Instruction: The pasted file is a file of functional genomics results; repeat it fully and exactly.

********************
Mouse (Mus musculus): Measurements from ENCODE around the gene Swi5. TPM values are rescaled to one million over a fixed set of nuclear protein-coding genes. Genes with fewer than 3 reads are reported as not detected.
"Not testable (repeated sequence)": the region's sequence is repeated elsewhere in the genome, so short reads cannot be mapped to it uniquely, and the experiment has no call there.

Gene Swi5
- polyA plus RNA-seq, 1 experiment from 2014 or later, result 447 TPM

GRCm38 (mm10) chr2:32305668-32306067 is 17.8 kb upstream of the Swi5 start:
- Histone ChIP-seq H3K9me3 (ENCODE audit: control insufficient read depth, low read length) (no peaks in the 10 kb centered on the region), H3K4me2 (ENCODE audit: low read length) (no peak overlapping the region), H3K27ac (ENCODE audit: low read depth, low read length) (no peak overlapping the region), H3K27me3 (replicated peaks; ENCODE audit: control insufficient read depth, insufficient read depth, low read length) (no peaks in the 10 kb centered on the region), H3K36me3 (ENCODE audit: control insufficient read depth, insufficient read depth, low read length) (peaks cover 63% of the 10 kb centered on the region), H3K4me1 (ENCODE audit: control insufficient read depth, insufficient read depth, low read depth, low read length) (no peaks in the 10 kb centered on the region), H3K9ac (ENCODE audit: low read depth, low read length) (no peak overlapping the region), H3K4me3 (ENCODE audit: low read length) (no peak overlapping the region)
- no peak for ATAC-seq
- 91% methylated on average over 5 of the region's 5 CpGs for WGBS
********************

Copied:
Mouse (Mus musculus): Measurements from ENCODE around the gene Swi5. TPM values are rescaled to one million over a fixed set of nuclear protein-coding genes. Genes with fewer than 3 reads are reported as not detected.
"Not testable (repeated sequence)": the region's sequence is repeated elsewhere in the genome, so short reads cannot be mapped to it uniquely, and the experiment has no call there.

Gene Swi5
- polyA plus RNA-seq, 1 experiment from 2014 or later, result 447 TPM

GRCm38 (mm10) chr2:32305668-32306067 is 17.8 kb upstream of the Swi5 start:
- Histone ChIP-seq H3K9me3 (ENCODE audit: control insufficient read depth, low read length) (no peaks in the 10 kb centered on the region), H3K4me2 (ENCODE audit: low read length) (no peak overlapping the region), H3K27ac (ENCODE audit: low read depth, low read length) (no peak overlapping the region), H3K27me3 (replicated peaks; ENCODE audit: control insufficient read depth, insufficient read depth, low read length) (no peaks in the 10 kb centered on the region), H3K36me3 (ENCODE audit: control insufficient read depth, insufficient read depth, low read length) (peaks cover 63% of the 10 kb centered on the region), H3K4me1 (ENCODE audit: control insufficient read depth, insufficient read depth, low read depth, low read length) (no peaks in the 10 kb centered on the region), H3K9ac (ENCODE audit: low read depth, low read length) (no peak overlapping the region), H3K4me3 (ENCODE audit: low read length) (no peak overlapping the region)
- no peak for ATAC-seq
- 91% methylated on average over 5 of the region's 5 CpGs for WGBS